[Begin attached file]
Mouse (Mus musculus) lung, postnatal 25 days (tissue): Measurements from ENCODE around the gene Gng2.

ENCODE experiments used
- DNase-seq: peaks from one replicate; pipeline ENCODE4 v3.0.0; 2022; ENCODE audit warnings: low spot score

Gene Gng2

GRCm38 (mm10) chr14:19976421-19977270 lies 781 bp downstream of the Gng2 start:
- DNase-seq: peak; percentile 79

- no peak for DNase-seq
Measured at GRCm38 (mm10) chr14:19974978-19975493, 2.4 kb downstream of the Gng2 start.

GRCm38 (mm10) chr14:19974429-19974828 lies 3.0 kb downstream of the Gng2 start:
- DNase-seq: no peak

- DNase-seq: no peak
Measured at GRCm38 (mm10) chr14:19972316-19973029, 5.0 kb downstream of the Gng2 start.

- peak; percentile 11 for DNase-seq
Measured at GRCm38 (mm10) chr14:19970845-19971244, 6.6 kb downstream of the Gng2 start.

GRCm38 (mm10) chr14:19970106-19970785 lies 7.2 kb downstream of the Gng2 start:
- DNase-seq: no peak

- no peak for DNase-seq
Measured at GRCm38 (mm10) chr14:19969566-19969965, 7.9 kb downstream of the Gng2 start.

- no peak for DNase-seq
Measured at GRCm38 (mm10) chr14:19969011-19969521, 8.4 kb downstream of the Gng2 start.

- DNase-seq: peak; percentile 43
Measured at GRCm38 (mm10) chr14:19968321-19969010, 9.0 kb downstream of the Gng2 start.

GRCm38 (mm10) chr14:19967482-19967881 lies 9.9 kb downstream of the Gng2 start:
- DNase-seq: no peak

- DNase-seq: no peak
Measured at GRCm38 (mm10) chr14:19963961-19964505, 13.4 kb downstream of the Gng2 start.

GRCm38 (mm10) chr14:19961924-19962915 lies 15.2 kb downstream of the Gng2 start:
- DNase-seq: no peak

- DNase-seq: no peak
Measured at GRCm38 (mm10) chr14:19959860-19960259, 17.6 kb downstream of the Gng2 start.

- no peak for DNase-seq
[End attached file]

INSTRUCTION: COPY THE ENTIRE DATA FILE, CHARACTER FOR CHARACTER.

Mouse (Mus musculus) lung, postnatal 25 days (tissue): Measurements from ENCODE around the gene Gng2.

ENCODE experiments used
- DNase-seq: peaks from one replicate; pipeline ENCODE4 v3.0.0; 2022; ENCODE audit warnings: low spot score

Gene Gng2

GRCm38 (mm10) chr14:19976421-19977270 lies 781 bp downstream of the Gng2 start:
- DNase-seq: peak; percentile 79

- no peak for DNase-seq
Measured at GRCm38 (mm10) chr14:19974978-19975493, 2.4 kb downstream of the Gng2 start.

GRCm38 (mm10) chr14:19974429-19974828 lies 3.0 kb downstream of the Gng2 start:
- DNase-seq: no peak

- DNase-seq: no peak
Measured at GRCm38 (mm10) chr14:19972316-19973029, 5.0 kb downstream of the Gng2 start.

- peak; percentile 11 for DNase-seq
Measured at GRCm38 (mm10) chr14:19970845-19971244, 6.6 kb downstream of the Gng2 start.

GRCm38 (mm10) chr14:19970106-19970785 lies 7.2 kb downstream of the Gng2 start:
- DNase-seq: no peak

- no peak for DNase-seq
Measured at GRCm38 (mm10) chr14:19969566-19969965, 7.9 kb downstream of the Gng2 start.

- no peak for DNase-seq
Measured at GRCm38 (mm10) chr14:19969011-19969521, 8.4 kb downstream of the Gng2 start.

- DNase-seq: peak; percentile 43
Measured at GRCm38 (mm10) chr14:19968321-19969010, 9.0 kb downstream of the Gng2 start.

GRCm38 (mm10) chr14:19967482-19967881 lies 9.9 kb downstream of the Gng2 start:
- DNase-seq: no peak

- DNase-seq: no peak
Measured at GRCm38 (mm10) chr14:19963961-19964505, 13.4 kb downstream of the Gng2 start.

GRCm38 (mm10) chr14:19961924-19962915 lies 15.2 kb downstream of the Gng2 start:
- DNase-seq: no peak

- DNase-seq: no peak
Measured at GRCm38 (mm10) chr14:19959860-19960259, 17.6 kb downstream of the Gng2 start.

- no peak for DNase-seq